GN You’re obsessed with Kubrick, too.

MB Does he still occupy your mind or was he more of an early influence?

GN He was more of an early influence. Kubrick has been my idol my whole life, my own “god.” I was six or seven years old when I saw 2001: A Space Odyssey, and I never felt such cinematic ecstasy. Maybe that’s what brought me to direct movies, to try to compete with that “wizard of Oz” behind the film. So then, years later, I tried to do something in that direction, like many other directors tried to do their own, you know, homage or remake or parody or whatever of 2001. I don’t know if you ever had that movie in mind for your own projects. But in my case, I don’t think about 2001 anymore now. That film was my first “trip” ever. And then I tried my best to reproduce on screen what some drug trips are like. But it’s very hard. For sure, moving images are a better medium than words, but it’s still very far from the real experience. I read that Kubrick said about Lynch’s Eraserhead, that he wished he had made that movie because it was the film he had seen that came closest to the language of nightmares.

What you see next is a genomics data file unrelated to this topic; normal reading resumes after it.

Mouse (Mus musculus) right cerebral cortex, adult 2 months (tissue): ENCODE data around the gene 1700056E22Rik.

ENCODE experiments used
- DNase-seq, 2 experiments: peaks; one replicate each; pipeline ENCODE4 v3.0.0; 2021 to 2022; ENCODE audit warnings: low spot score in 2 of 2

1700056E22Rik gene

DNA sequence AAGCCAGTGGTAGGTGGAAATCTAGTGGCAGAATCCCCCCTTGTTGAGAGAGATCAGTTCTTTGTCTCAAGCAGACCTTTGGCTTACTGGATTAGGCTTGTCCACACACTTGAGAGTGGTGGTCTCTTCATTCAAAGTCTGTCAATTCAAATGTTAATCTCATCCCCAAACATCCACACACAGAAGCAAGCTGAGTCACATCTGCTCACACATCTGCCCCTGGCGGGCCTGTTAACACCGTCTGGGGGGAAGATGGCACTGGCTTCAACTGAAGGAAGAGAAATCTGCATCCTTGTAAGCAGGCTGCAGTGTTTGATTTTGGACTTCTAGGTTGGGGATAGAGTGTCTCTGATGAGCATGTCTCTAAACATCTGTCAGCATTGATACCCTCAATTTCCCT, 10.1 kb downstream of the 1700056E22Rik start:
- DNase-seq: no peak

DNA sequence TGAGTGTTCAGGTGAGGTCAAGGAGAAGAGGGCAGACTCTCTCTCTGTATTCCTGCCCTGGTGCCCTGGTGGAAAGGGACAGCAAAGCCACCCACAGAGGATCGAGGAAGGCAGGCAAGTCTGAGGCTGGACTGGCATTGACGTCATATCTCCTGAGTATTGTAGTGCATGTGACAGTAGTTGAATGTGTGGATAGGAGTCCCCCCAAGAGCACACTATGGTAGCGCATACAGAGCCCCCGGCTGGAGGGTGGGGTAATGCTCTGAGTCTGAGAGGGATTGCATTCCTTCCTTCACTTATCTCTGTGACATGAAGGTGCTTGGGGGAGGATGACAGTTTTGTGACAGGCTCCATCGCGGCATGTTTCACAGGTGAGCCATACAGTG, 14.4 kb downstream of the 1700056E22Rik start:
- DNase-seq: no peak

Matthew Barney and Gaspar Noé

A Haunted House 2 is not a movie. It is a nervous breakdown. Directed by Michael Tiddes but largely the handiwork of star, producer, and co-writer Marlon Wayans, the film is being billed as yet another Wayans-ized spoof of the horror movie genre, à la the first Haunted House movie and the wildly successful Scary Movie series. (Keenen Ivory Wayans and his brothers were responsible for the first two Scary Movie films; they have since left that franchise, which may explain why a new one was needed.) And there are some familiar digs at recent horror flicks: This time, the creepy doll and the closet from The Conjuring, the family-murdering demon from Sinister, and the dybbuk box from The Possession all make appearances. But this new film is mostly an excuse for star Marlon Wayans to have extended freak-outs in response to the horrors visited upon him—shrieking, screaming, crying, cowering, and occasionally hate-fucking for minutes on end. Yes, you read that last bit right. A Haunted House 2 puts the satyriasis back in satire.”
Ebiri On A Haunted House 2